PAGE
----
Yooddooddoom: A narrative exploration of the camp and the sacred place, daily life, images, arranged stones and Lalai Beings

Janet Oobagooma, Kim Doohan, Leah Umbagai, Martin Porr

Research output: Contribution to journalArticle

Abstract

This paper seeks to explore ‘taking a narrative approach’ as a research methodology in the wider context of gaining a situated understanding of the ethnographic context of the Indigenous rock art of the northwest Kimberley. Its phenomenological approach is based on the recollections of a senior Woddordda woman when she was a child living a largely subsistence existence with her older kin. This glimpse into the ways these Indigenous people engaged with their rock art and interpreted it in their daily lives is a counterpoint to the predominantly archaeological study of this acclaimed tradition. The original presentation was located in Janet Oobagooma’s narration of her experiences and knowledge working with Kim Doohan whilst at the location along with the selection of images presented here. This was later followed by collaboration and negotiations with Martin Porr and Mrs Oobagooma’s granddaughter, Leah Umbagai. This paper is, in essence, a narrative of narrative-based research methods and subsequent findings.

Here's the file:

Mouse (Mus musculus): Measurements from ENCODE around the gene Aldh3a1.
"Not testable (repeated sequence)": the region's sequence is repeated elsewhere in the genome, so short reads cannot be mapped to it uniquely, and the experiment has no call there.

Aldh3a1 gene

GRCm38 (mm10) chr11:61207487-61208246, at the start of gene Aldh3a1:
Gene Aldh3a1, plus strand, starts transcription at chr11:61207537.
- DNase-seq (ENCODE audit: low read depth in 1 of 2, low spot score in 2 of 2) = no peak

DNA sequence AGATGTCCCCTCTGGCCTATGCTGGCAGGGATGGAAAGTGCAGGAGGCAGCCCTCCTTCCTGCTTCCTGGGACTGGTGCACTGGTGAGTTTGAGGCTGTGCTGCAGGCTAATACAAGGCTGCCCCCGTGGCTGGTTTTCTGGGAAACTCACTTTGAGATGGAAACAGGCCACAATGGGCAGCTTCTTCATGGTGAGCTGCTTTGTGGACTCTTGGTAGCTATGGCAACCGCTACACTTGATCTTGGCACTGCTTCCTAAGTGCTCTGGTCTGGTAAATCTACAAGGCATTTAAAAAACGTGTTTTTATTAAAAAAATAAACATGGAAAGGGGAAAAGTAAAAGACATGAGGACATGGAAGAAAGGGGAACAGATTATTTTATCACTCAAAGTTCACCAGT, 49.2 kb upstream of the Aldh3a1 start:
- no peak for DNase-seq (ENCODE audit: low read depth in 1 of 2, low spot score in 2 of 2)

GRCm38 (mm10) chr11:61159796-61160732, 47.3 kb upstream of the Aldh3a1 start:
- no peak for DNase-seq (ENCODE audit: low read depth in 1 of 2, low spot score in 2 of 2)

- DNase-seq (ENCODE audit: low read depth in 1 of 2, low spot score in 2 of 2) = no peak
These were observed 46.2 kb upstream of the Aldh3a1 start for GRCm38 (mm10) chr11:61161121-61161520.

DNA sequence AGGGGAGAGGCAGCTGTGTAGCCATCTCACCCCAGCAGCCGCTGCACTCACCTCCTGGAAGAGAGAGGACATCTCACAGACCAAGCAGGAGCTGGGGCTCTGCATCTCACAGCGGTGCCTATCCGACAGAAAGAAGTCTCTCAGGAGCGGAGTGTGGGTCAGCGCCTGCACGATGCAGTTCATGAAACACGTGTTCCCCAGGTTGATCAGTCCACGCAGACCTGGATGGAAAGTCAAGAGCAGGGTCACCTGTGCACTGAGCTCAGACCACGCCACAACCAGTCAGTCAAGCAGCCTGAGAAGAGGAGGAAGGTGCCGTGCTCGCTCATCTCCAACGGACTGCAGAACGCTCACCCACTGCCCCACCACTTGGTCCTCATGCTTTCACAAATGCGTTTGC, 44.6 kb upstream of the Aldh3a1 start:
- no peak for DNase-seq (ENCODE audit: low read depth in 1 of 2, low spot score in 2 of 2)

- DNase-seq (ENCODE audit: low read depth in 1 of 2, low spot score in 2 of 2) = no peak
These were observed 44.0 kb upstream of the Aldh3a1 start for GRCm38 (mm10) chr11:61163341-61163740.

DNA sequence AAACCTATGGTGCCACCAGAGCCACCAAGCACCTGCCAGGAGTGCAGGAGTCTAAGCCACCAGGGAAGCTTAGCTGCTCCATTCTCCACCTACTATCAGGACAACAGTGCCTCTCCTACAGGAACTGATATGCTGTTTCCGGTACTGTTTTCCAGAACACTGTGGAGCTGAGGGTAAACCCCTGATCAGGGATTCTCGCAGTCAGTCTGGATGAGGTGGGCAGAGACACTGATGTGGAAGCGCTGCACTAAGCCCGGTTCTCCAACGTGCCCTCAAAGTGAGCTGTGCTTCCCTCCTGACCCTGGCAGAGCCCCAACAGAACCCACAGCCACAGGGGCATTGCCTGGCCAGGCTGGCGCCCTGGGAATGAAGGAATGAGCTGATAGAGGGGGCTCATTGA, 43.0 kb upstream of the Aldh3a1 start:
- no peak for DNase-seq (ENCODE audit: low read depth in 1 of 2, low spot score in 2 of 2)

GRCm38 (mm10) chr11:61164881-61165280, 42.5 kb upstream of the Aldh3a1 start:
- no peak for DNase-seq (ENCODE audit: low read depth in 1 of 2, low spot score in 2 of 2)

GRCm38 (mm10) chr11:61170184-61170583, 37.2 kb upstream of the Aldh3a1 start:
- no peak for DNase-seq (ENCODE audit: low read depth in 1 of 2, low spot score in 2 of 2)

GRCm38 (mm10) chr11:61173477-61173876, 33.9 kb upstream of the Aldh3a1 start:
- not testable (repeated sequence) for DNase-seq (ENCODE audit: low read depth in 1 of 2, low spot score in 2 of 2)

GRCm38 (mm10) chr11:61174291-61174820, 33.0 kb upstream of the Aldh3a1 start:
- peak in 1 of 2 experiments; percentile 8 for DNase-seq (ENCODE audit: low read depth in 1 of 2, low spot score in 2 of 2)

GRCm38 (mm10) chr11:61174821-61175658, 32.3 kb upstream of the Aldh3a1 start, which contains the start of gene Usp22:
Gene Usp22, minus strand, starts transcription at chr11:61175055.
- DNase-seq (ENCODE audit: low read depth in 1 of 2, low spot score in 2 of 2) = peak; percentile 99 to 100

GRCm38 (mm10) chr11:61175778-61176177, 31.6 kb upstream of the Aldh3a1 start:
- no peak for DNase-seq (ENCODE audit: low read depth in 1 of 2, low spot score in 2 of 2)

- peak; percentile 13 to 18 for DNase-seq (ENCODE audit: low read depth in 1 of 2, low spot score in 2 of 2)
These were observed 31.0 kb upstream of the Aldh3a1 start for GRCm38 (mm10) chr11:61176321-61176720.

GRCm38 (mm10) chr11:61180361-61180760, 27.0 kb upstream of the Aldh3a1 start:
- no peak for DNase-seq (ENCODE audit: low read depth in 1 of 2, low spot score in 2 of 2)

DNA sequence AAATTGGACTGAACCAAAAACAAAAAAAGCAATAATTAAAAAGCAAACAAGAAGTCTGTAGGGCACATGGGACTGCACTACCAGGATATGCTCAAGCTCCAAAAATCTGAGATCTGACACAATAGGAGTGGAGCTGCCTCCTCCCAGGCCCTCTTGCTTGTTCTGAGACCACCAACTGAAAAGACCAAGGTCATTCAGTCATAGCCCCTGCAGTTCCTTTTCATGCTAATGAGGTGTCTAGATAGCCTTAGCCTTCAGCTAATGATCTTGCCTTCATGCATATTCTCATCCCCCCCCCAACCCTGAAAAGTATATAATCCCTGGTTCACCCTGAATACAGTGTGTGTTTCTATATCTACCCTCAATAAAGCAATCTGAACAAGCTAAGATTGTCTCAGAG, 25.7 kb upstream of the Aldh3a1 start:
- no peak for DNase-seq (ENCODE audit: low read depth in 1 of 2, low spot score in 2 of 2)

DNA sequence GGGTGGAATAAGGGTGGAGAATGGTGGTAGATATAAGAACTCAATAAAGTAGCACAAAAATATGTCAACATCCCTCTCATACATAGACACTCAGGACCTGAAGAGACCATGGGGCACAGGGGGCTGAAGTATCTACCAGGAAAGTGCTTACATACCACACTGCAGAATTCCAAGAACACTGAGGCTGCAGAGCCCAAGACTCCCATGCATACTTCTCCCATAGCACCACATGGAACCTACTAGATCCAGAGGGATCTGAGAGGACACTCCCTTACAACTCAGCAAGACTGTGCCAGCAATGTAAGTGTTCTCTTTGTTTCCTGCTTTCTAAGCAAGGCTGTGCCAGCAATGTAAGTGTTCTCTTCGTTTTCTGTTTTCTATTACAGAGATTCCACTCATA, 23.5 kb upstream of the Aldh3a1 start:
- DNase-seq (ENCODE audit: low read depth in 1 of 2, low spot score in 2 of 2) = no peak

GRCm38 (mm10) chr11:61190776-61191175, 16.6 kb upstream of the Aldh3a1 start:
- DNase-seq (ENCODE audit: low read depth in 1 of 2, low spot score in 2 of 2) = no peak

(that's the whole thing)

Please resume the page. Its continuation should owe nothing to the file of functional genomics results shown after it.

Original languageEnglish
Pages (from-to)345-374
Number of pages30
JournalHunter Gatherer Research
Volume2
Issue number3
Publication statusPublished - 2016

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narrative
art
narration
research method
methodology
Sacred Place
Daily Life
experience
Rock Art
Research Methods
Ethnographic
Essence
Subsistence
Indigenous Peoples
Recollection
Counterpoint
Archaeology
Narration

Cite this

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Yooddooddoom: A narrative exploration of the camp and the sacred place, daily life, images, arranged stones and Lalai Beings. / Oobagooma, Janet; Doohan, Kim; Umbagai, Leah; Porr, Martin.

In: Hunter Gatherer Research, Vol. 2, No. 3, 2016, p. 345-374.

Research output: Contribution to journalArticle

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